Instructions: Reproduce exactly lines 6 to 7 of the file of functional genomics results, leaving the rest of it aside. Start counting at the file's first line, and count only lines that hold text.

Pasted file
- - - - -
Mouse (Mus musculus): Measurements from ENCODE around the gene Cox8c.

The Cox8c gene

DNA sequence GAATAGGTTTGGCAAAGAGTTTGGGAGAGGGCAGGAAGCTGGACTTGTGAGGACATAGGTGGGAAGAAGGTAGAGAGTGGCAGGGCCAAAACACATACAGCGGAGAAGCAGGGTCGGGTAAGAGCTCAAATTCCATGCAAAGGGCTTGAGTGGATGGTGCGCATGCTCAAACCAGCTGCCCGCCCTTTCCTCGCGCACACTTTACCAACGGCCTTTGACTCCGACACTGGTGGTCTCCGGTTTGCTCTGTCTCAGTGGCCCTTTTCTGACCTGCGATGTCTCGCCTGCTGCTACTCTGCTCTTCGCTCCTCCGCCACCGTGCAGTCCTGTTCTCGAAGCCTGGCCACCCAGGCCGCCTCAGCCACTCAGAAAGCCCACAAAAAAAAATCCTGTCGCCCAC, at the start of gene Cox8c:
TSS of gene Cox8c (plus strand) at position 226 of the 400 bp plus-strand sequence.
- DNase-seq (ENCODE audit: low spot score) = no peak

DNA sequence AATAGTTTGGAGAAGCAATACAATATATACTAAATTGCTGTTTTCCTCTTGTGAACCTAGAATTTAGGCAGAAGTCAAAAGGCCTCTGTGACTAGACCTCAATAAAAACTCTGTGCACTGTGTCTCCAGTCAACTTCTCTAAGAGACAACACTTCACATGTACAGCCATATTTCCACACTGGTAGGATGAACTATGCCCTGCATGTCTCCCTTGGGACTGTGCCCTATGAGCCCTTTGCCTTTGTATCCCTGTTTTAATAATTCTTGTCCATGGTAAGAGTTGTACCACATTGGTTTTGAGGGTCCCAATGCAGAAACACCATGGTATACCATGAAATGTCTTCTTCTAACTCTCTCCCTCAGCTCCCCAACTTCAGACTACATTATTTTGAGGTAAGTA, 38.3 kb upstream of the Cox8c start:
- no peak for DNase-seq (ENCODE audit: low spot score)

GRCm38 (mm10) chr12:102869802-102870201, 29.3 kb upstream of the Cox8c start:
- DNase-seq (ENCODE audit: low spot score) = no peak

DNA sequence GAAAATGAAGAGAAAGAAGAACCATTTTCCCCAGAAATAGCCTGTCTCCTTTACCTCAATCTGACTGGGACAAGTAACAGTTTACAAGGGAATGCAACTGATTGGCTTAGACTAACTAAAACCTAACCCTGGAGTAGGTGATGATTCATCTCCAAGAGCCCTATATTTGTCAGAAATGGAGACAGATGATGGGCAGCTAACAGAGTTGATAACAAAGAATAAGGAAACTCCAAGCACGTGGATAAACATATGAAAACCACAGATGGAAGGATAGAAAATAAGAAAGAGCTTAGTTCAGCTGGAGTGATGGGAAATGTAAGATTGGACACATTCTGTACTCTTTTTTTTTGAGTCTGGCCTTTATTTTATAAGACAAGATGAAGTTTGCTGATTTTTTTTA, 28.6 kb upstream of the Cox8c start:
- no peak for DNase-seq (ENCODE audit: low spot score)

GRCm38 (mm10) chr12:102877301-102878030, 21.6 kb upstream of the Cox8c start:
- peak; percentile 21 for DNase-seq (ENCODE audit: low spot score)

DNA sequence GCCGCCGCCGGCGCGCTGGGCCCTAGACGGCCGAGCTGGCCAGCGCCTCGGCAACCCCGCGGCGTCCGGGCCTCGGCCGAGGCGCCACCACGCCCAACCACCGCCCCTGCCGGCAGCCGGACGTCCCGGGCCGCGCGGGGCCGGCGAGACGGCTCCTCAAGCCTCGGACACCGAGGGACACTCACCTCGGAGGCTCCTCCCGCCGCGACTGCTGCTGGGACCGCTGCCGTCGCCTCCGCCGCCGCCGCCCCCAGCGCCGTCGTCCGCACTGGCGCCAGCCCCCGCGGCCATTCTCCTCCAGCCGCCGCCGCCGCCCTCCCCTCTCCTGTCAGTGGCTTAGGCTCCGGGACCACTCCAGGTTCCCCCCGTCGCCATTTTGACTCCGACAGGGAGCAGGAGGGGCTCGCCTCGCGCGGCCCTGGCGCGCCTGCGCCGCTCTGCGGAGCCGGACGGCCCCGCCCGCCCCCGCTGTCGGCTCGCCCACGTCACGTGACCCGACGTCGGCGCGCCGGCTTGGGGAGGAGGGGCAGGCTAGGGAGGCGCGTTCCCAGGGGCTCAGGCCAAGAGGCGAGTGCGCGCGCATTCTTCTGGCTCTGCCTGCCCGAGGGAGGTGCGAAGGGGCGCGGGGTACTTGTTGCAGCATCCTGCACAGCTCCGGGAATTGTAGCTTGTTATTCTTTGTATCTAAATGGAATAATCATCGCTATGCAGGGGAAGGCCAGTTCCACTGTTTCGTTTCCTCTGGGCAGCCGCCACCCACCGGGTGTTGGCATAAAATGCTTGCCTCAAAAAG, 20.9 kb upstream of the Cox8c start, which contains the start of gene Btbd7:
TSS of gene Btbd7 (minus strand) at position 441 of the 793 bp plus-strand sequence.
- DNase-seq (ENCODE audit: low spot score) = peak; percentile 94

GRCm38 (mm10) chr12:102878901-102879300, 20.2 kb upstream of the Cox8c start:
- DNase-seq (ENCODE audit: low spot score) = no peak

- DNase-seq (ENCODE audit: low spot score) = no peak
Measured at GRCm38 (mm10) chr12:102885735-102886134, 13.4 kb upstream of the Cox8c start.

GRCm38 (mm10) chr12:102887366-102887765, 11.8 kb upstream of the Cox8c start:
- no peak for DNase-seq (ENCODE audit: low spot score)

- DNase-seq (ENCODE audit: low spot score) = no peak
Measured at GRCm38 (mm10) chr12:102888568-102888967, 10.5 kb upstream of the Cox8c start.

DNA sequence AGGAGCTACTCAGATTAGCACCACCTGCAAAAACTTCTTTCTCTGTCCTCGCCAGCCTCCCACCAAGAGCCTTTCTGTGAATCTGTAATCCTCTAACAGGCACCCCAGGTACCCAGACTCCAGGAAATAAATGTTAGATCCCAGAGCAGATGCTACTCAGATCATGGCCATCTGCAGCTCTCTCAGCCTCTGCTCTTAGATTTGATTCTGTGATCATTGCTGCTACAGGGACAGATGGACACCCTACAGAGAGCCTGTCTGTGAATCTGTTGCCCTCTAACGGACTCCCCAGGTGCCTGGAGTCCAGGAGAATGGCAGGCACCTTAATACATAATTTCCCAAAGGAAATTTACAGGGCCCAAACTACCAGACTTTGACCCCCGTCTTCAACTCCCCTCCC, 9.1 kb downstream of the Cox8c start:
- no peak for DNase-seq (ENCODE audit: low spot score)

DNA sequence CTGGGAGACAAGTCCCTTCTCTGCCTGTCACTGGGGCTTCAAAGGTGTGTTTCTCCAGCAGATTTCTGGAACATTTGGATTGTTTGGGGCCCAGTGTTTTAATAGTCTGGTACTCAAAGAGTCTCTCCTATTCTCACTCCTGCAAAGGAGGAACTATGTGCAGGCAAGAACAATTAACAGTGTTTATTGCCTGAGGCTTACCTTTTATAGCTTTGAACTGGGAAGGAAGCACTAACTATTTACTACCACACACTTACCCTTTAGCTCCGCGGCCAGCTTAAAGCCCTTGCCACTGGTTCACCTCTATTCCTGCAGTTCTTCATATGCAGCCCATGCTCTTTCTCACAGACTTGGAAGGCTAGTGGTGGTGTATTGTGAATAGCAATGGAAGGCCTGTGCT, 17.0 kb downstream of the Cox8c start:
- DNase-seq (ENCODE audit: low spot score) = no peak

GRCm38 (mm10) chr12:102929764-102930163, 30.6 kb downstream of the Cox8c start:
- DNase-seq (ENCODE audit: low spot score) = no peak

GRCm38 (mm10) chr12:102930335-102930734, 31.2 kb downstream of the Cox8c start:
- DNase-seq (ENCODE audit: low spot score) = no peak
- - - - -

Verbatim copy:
DNA sequence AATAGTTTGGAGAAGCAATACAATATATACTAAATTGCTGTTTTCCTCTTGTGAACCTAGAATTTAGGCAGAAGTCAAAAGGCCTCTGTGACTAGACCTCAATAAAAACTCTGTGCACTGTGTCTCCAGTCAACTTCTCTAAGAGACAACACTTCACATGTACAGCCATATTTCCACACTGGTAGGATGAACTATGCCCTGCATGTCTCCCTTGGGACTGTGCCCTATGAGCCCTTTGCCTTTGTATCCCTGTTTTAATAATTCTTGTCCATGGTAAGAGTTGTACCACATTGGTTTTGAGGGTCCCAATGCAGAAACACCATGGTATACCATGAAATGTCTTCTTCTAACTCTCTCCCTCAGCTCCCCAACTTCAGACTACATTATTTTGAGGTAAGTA, 38.3 kb upstream of the Cox8c start:
- no peak for DNase-seq (ENCODE audit: low spot score)